Moral metasemantic theories explain how our moral thought and talk are about certain properties. Given the connection between what our moral terms are about and which moral claims are true, it might be thought that metasemantic theorising can justify first-order ethical conclusions, thus providing a novel way of doing moral epistemology. In this paper, we spell out one kind of argument from metasemantic theories to normative ethical conclusions, and argue that it fails to transmit justification from premises to conclusion. We (...) give three reasons for this transmission failure, which together pose a serious challenge to such metasemantic arguments. (shrink)
In ‘Measuring the Consequences of Rules’, Holly Smith presents two problems involving the indeterminacy of compliance, which she takes to be fatal for all forms of rule-utilitarianism. In this reply, I attempt to dispel both problems.
We are less optimistic than Madole & Harden that family-based genome-wide association studies (GWASs) will lead to significant second-generation causal knowledge. Despite bearing some similarities, family-based GWASs and randomised controlled trials (RCTs) are not identical. Most RCTs assess a relatively homogenous causal stimulus as a treatment, whereas GWASs assess highly heterogeneous causal stimuli. Thus, GWAS results will not translate so easily into second-generation causal knowledge.
Debunking arguments in ethics contend that our moral beliefs have dubious evolutionary, cultural, or psychological origins—hence concluding that we should doubt such beliefs. Debates about debunking are often couched in coarse-grained terms—about whether our moral beliefs are justified or not, for instance. In this paper, I propose a more detailed Bayesian analysis of debunking arguments, which proceeds in the fine-grained framework of rational confidence. Such analysis promises several payoffs: it highlights how debunking arguments don’t affect all agents, but rather only (...) those agents who updated on their intuitions using a specific range of evidentiary weights; it underscores how the debunkers shouldn’t conclude that we should reduce confidence beyond some threshold, but rather only that we should reduce confidence by some amount; and it proposes a method of integrating different kinds of evidence—about the kinds of epistemic flaws at play, about the different possible origins of our moral beliefs, about the background normative assumptions we’re entitled to make—in order to arrive at a rational moral credence in light of debunking. (shrink)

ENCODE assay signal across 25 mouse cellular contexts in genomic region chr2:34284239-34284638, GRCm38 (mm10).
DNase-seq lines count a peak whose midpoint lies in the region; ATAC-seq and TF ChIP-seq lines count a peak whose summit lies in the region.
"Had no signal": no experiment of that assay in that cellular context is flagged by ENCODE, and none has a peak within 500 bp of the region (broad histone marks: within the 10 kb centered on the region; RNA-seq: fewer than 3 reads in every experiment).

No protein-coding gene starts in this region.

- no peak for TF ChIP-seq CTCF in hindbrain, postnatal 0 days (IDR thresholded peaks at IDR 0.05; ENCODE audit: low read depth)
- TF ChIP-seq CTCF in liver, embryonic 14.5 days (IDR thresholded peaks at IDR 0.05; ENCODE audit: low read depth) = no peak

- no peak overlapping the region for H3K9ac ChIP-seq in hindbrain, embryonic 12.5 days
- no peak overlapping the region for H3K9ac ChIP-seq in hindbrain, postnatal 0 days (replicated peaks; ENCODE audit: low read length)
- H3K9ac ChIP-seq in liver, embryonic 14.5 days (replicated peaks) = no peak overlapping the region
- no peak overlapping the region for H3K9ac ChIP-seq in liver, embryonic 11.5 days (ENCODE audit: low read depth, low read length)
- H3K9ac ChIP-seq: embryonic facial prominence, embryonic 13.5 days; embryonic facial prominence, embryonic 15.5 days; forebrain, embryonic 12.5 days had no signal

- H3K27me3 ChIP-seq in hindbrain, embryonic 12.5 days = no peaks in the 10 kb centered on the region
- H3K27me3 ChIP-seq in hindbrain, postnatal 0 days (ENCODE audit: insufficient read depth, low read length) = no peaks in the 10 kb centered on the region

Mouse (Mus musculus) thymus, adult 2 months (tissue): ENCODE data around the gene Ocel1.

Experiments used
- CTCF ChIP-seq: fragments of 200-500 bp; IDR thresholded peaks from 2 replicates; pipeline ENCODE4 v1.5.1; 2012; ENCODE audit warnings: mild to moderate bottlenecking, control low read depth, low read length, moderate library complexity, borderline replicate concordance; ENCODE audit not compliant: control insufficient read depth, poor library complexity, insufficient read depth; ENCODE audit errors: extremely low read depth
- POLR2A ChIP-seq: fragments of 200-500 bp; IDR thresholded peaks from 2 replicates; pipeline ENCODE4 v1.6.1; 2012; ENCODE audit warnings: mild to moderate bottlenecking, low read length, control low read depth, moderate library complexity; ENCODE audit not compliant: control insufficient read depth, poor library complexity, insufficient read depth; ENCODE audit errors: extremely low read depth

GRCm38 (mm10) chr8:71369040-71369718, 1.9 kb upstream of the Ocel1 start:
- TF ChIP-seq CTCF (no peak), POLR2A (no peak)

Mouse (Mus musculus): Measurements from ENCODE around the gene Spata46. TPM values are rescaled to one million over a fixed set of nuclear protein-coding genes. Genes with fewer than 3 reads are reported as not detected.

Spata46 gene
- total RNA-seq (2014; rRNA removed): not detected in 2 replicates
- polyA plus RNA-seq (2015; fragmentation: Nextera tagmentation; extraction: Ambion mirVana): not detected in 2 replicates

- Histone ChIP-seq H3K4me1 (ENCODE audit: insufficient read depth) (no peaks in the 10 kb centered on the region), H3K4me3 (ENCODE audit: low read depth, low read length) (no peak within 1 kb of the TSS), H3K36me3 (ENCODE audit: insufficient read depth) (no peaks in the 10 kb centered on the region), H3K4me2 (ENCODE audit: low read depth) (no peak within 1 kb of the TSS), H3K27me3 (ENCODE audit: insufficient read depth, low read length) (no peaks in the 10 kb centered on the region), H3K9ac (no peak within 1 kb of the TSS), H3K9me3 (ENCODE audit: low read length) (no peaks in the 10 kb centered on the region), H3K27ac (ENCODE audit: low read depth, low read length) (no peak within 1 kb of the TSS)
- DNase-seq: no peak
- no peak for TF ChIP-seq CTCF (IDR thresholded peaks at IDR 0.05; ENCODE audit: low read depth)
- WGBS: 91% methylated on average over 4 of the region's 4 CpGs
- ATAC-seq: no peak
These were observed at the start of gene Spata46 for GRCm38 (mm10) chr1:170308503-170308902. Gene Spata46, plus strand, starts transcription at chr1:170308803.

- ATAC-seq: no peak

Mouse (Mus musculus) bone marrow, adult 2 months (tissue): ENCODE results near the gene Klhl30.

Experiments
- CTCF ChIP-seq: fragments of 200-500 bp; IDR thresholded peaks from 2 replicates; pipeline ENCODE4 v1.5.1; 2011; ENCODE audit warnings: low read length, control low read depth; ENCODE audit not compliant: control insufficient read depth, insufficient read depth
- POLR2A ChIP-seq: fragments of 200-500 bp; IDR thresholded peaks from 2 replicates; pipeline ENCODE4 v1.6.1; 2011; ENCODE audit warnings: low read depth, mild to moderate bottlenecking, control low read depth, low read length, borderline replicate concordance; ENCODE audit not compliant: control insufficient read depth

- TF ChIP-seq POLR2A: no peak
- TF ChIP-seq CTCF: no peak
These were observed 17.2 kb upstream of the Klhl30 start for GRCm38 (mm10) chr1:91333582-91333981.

A debunking argument contends that some target moral judgments were produced by unreliable processes and concludes that such judgments are unjustified. Debunking arguments face a regress challenge: to show that a process is unreliable at tracking the moral truth, we need to rely on other moral judgments. But we must show that these relied-upon judgments are also reliable, which requires yet a further set of judgments, whose reliability needs to be confirmed too, and so on. Some argue that the debunker (...) faces an insurmountable regress, which disables the debunking conclusion. In this paper, I explore and defuse this regress challenge. (shrink)
Suppose an agent is choosing between rescuing more people with a lower probability of success, and rescuing fewer with a higher probability of success. How should they choose? Our moral judgments about such cases are not well-studied, unlike the closely analogous non-moral preferences over monetary gambles. In this paper, I present an empirical study which aims to elicit the moral analogues of our risk preferences, and to assess whether one kind of evidence – concerning how they depend on outcome probabilities (...) – can debunk them. I find significant heterogeneity in our moral risk preferences – in particular, moral risk-seeking and risk-neutrality are surprisingly popular. I also find that subjects’ judgments aren’t probability-dependent, thus providing an empirical defence against debunking arguments from probability dependence. (shrink)
Debunking arguments use empirical evidence about our moral beliefs - in particular, about their causal origins, or about how they depend on various causes - in order to reach an epistemic conclusion about the trustworthiness of such beliefs. In this thesis, I investigate the scope and limits of debunking arguments, and their implications for what we should believe about morality. I argue that debunking arguments can in principle work - they are based on plausible epistemic premises, and at least some (...) of them avoid putative problems concerning regress and redundancy. However, I also argue that some debunking arguments fall short because they are insufficiently supported by the empirical evidence. By considering different objections, analyses, and a case study, I explore the conditions for a successful debunking argument. (shrink)